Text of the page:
Jason's face lights up. He has an epiphany. "I never thought of that!" he says. He suddenly sees a way to participate in the First Commission of Genesis 1:26-28 and the Great Commission of Matthew 28:18-20, both with a clear sense of divine calling and purpose.

This is the beauty of a wholistic view of faith, work and Truth. It liberates.

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Friday, October 18, 2013

Dirty Dishes Everywhere!


Can washing dishes be God's work? Isn't "God's work" what pastors and missionaries do, or doctors and nurses? Can house chores be God's work, too? Really? [The photo is one of our granddaughters, Emily, at our kitchen sink.] 

Building a solid Theology of Work and Human Flourishing [TOWHF] into the minds and hearts of the coming generation is the next big frontier in the "faith-at-work" movement. This is why Worldview Matters is taking serious steps to get TOWHF into the curriculum of Christian schools around the world.We call it the P-12 WRAP: Worklife Restoration and Advancement Project. [More on this another day.]

But the task is not complete without participation by parents in the home.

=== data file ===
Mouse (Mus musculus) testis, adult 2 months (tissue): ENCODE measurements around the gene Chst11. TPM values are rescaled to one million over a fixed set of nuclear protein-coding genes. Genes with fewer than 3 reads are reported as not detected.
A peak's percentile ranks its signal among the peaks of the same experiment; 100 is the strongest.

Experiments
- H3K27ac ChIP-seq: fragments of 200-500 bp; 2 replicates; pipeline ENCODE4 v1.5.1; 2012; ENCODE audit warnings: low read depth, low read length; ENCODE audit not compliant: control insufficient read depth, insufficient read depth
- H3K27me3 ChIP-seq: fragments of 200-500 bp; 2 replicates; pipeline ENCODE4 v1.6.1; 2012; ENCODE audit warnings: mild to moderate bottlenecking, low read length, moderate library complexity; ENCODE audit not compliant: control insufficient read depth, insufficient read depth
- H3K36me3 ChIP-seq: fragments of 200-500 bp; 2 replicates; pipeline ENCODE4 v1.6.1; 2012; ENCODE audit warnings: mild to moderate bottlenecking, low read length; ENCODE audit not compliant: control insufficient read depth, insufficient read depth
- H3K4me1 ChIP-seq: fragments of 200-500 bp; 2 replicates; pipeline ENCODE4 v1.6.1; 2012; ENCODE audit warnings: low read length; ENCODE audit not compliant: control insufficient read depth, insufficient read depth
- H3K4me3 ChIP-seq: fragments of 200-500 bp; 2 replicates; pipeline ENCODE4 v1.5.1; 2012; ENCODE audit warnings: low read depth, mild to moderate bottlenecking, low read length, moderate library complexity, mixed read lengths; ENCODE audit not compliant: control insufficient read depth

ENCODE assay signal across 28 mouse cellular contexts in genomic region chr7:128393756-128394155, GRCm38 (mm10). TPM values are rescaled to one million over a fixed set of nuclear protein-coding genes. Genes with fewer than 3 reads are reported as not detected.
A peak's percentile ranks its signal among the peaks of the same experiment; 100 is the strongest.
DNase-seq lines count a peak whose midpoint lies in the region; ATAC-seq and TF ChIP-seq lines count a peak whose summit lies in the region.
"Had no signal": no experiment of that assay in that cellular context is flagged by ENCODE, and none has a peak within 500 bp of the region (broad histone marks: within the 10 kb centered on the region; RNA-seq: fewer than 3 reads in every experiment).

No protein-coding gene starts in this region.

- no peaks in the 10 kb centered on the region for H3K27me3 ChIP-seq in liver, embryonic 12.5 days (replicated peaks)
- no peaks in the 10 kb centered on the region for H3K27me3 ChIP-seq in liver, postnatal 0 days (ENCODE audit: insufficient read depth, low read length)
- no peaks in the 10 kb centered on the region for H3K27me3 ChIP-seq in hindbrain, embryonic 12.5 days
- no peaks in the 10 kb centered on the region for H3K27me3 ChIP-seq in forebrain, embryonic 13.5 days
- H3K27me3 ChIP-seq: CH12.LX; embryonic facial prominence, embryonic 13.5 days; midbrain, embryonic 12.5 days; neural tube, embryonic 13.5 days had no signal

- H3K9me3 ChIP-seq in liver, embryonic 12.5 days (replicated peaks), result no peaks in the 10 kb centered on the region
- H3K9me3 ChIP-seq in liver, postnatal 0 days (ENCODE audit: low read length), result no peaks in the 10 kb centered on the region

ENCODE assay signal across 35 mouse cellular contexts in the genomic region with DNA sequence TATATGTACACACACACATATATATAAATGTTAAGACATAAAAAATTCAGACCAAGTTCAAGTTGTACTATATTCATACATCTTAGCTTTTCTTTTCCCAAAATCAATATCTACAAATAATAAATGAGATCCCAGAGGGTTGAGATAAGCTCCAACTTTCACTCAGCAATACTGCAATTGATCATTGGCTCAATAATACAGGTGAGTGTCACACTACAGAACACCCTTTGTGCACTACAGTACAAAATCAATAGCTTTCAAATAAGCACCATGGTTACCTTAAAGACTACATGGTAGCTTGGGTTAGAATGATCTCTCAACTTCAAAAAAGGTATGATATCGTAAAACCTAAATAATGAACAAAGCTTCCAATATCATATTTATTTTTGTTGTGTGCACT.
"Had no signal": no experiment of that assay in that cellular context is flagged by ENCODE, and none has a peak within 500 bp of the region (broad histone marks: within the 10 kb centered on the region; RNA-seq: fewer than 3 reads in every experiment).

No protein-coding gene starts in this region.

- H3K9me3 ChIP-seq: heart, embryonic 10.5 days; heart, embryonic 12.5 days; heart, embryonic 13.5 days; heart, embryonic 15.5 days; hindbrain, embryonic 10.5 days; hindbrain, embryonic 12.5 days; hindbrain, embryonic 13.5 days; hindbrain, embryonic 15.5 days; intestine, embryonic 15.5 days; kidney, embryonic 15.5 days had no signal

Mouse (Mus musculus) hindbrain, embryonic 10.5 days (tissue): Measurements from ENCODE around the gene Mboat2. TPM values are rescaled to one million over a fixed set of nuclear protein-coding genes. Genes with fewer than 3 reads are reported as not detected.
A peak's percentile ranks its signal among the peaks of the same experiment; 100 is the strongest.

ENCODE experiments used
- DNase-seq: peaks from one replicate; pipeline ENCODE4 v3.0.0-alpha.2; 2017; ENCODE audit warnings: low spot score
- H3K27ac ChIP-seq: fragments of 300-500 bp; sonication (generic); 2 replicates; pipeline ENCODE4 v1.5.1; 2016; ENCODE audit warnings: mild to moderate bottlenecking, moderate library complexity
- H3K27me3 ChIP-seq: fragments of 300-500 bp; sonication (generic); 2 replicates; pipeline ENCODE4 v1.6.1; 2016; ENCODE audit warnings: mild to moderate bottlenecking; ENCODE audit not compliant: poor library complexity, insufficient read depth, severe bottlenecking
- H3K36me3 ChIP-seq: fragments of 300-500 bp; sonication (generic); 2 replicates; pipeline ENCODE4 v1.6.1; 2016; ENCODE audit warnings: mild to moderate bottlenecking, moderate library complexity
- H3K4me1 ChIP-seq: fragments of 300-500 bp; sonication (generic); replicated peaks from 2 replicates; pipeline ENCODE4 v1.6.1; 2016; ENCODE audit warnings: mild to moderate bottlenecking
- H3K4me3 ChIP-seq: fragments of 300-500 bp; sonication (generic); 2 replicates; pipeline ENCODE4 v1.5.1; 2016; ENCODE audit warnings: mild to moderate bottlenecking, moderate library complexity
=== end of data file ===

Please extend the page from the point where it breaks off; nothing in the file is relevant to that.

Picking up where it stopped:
To help in this challenge, we developed a resource that parents [as well as teachers] can use to help young people put their daily work into the larger context of a biblical worldview. You might call this, "contextualization for kids." I call it, The Awesome Activator. But don't be fooled. This tool works just as well with adults!

Below is the layout. To enlarge the images, click on them:







If you want more, including a free blank version of The Awesome Activator to make copies for your family, or your students if you are a teacher (including an example of how George Washington Carver may have fill out one of these "thinking tools" with respect to his work with plants), click here.

If you are a school principal, and you would like to have an exploratory chat with me about how theology of work can be built into your already-existing elementary or secondary curriculum, I invite you to click here. 

Friday, October 11, 2013

The Salvation Of Souls And The Rebuilding Of City Sewer Systems

I don’t think we’ll know the complete answer as to why God created human beings until we cross over to the other side. Then I think we’ll look back and say, “Ahhhhhh….now I get it!”